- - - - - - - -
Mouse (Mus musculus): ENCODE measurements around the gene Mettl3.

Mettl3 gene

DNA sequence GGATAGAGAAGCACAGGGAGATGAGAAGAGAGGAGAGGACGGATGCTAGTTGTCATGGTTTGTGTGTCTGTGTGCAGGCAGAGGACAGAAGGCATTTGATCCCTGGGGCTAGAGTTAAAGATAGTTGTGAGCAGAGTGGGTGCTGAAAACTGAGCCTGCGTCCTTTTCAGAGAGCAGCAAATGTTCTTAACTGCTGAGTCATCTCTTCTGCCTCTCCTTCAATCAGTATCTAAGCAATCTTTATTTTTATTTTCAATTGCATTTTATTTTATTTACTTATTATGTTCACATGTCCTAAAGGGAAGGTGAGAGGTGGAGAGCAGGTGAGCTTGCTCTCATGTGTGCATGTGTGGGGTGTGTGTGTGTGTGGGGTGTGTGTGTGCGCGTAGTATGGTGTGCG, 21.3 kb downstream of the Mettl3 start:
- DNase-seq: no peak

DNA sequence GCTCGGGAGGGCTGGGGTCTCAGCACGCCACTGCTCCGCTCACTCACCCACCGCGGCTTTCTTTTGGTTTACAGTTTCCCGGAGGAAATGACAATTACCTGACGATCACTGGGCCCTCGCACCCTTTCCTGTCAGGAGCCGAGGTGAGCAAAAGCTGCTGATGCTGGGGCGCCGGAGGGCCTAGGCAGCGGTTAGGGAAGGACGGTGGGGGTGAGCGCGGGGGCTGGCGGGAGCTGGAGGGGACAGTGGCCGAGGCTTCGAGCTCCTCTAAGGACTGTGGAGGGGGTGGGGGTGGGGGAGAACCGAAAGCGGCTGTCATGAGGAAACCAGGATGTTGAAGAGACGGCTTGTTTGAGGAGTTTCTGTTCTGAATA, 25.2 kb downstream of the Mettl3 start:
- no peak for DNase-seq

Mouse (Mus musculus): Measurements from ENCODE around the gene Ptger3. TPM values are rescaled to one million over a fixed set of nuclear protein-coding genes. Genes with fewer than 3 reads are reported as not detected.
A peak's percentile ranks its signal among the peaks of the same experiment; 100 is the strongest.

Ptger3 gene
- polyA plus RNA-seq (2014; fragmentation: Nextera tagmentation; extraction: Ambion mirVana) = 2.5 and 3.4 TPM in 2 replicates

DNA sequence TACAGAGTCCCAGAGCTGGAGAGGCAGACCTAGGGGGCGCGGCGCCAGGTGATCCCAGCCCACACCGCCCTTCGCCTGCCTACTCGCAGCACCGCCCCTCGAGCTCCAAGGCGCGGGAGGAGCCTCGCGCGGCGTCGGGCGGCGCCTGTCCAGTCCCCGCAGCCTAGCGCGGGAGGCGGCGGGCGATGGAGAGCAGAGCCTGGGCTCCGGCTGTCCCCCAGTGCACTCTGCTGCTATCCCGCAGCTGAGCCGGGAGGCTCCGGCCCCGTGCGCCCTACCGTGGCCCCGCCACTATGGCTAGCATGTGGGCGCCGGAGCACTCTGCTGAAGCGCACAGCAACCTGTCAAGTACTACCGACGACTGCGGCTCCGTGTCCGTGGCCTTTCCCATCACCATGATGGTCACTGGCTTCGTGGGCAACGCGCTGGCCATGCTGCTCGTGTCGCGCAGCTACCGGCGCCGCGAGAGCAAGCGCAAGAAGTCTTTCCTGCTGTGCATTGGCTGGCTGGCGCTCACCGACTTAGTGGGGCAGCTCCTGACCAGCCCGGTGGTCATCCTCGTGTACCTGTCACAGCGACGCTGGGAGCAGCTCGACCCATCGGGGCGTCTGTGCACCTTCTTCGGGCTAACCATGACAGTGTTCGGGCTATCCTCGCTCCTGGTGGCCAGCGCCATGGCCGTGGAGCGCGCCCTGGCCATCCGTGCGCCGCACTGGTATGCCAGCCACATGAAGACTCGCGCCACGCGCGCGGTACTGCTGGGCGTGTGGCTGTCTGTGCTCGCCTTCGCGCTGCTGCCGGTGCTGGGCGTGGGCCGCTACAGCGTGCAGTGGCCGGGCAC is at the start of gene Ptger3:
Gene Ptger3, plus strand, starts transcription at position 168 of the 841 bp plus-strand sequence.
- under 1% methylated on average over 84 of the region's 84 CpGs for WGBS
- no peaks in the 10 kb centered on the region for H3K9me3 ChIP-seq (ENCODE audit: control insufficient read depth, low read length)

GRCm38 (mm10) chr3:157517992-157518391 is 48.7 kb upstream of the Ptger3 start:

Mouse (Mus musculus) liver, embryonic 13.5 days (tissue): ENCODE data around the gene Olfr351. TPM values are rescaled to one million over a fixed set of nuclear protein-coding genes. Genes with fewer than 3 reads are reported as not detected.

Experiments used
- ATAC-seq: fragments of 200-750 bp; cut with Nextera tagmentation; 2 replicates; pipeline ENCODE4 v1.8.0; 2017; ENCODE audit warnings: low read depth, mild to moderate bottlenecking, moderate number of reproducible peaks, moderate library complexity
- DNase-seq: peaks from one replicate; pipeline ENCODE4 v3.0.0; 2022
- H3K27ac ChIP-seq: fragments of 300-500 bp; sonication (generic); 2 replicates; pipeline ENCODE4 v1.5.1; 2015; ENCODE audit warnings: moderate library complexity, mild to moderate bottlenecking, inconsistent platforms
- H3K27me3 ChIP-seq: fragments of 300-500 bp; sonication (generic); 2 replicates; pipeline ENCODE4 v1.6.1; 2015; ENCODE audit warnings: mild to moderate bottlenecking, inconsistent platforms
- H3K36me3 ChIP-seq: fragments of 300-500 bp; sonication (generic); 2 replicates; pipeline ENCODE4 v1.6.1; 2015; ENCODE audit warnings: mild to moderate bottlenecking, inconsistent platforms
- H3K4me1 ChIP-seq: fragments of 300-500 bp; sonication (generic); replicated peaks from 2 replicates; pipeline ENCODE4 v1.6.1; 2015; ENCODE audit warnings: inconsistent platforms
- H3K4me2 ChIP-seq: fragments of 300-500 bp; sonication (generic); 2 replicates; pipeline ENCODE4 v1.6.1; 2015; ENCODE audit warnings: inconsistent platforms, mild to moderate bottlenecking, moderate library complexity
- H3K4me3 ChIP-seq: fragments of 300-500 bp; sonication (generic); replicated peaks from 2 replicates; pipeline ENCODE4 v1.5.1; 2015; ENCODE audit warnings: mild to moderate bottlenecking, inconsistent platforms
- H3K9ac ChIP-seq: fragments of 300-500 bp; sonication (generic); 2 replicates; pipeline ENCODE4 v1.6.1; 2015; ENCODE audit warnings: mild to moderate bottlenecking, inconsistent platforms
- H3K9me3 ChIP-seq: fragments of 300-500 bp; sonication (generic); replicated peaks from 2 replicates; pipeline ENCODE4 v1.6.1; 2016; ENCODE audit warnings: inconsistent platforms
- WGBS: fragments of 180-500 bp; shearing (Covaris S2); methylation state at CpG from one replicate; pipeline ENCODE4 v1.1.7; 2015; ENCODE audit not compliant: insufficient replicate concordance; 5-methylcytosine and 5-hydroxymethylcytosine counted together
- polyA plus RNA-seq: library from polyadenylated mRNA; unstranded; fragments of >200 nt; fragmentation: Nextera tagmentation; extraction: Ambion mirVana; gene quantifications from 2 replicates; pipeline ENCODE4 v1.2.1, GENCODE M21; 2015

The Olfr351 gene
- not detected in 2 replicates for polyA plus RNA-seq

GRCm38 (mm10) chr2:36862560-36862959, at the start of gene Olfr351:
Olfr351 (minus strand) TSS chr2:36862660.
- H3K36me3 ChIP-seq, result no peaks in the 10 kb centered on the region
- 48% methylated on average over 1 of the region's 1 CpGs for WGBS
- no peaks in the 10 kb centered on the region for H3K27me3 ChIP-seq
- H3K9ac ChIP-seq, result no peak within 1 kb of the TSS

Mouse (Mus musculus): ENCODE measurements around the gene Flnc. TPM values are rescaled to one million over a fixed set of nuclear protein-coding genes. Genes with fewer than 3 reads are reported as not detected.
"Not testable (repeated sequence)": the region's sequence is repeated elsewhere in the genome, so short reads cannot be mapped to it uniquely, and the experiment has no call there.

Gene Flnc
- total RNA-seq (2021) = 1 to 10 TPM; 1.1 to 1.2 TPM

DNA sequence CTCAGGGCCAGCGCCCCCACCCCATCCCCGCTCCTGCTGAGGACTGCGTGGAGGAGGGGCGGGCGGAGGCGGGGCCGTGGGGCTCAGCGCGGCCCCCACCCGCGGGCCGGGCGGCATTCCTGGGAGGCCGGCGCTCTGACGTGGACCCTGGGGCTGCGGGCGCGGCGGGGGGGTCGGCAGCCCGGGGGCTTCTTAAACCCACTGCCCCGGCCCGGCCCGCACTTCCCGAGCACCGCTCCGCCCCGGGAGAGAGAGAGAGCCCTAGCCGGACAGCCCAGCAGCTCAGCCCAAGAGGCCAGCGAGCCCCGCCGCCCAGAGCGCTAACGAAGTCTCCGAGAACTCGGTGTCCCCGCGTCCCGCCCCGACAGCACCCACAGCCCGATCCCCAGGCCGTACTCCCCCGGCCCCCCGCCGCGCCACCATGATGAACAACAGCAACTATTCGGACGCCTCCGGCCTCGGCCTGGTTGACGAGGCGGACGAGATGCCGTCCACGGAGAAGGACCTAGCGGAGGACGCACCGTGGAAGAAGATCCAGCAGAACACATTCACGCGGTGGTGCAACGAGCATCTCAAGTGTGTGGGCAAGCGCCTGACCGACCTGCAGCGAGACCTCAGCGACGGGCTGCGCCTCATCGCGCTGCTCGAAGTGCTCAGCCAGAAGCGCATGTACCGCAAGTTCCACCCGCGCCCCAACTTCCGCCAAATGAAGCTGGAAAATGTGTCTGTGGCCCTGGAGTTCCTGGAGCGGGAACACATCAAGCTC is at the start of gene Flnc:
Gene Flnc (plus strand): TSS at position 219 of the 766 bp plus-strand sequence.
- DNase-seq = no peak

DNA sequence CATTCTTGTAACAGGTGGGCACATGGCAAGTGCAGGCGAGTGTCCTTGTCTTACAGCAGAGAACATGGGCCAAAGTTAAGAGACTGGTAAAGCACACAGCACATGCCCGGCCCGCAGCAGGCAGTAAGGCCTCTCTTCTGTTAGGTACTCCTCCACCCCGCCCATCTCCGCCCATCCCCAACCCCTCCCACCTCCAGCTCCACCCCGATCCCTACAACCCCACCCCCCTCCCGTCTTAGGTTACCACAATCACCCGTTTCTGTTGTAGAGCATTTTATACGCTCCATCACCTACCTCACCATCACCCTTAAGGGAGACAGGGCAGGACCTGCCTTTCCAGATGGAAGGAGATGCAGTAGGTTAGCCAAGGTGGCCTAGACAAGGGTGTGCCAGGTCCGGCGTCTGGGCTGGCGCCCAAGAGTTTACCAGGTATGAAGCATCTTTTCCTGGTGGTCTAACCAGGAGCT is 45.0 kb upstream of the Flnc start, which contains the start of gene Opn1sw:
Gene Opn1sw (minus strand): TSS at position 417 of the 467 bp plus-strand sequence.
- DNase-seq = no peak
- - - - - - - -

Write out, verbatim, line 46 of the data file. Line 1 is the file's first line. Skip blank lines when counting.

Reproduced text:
Gene Opn1sw (minus strand): TSS at position 417 of the 467 bp plus-strand sequence.